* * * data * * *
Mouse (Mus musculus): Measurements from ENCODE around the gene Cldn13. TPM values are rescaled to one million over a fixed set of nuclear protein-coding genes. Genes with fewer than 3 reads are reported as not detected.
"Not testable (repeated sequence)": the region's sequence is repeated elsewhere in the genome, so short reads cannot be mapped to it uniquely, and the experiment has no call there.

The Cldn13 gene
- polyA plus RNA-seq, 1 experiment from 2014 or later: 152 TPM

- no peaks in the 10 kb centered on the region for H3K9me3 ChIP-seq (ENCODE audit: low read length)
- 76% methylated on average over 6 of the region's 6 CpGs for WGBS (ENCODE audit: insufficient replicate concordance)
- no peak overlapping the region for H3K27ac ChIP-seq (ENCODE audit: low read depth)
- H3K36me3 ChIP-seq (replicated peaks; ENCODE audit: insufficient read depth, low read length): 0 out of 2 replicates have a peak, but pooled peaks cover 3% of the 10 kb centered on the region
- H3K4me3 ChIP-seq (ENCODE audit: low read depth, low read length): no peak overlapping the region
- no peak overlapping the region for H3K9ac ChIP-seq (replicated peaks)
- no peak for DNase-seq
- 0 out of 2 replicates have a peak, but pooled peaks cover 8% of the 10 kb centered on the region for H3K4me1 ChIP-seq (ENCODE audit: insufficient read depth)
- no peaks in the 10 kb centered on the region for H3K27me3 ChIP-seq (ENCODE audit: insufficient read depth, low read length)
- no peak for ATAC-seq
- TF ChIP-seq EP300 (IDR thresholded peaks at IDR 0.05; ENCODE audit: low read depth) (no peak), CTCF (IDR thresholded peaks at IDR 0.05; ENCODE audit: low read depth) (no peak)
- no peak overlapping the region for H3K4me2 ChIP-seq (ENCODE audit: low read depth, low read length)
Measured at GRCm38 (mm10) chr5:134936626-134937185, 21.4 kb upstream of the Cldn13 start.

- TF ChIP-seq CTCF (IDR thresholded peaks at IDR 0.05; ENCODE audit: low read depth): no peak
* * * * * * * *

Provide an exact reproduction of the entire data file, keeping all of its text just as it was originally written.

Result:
Mouse (Mus musculus): Measurements from ENCODE around the gene Cldn13. TPM values are rescaled to one million over a fixed set of nuclear protein-coding genes. Genes with fewer than 3 reads are reported as not detected.
"Not testable (repeated sequence)": the region's sequence is repeated elsewhere in the genome, so short reads cannot be mapped to it uniquely, and the experiment has no call there.

The Cldn13 gene
- polyA plus RNA-seq, 1 experiment from 2014 or later: 152 TPM

- no peaks in the 10 kb centered on the region for H3K9me3 ChIP-seq (ENCODE audit: low read length)
- 76% methylated on average over 6 of the region's 6 CpGs for WGBS (ENCODE audit: insufficient replicate concordance)
- no peak overlapping the region for H3K27ac ChIP-seq (ENCODE audit: low read depth)
- H3K36me3 ChIP-seq (replicated peaks; ENCODE audit: insufficient read depth, low read length): 0 out of 2 replicates have a peak, but pooled peaks cover 3% of the 10 kb centered on the region
- H3K4me3 ChIP-seq (ENCODE audit: low read depth, low read length): no peak overlapping the region
- no peak overlapping the region for H3K9ac ChIP-seq (replicated peaks)
- no peak for DNase-seq
- 0 out of 2 replicates have a peak, but pooled peaks cover 8% of the 10 kb centered on the region for H3K4me1 ChIP-seq (ENCODE audit: insufficient read depth)
- no peaks in the 10 kb centered on the region for H3K27me3 ChIP-seq (ENCODE audit: insufficient read depth, low read length)
- no peak for ATAC-seq
- TF ChIP-seq EP300 (IDR thresholded peaks at IDR 0.05; ENCODE audit: low read depth) (no peak), CTCF (IDR thresholded peaks at IDR 0.05; ENCODE audit: low read depth) (no peak)
- no peak overlapping the region for H3K4me2 ChIP-seq (ENCODE audit: low read depth, low read length)
Measured at GRCm38 (mm10) chr5:134936626-134937185, 21.4 kb upstream of the Cldn13 start.

- TF ChIP-seq CTCF (IDR thresholded peaks at IDR 0.05; ENCODE audit: low read depth): no peak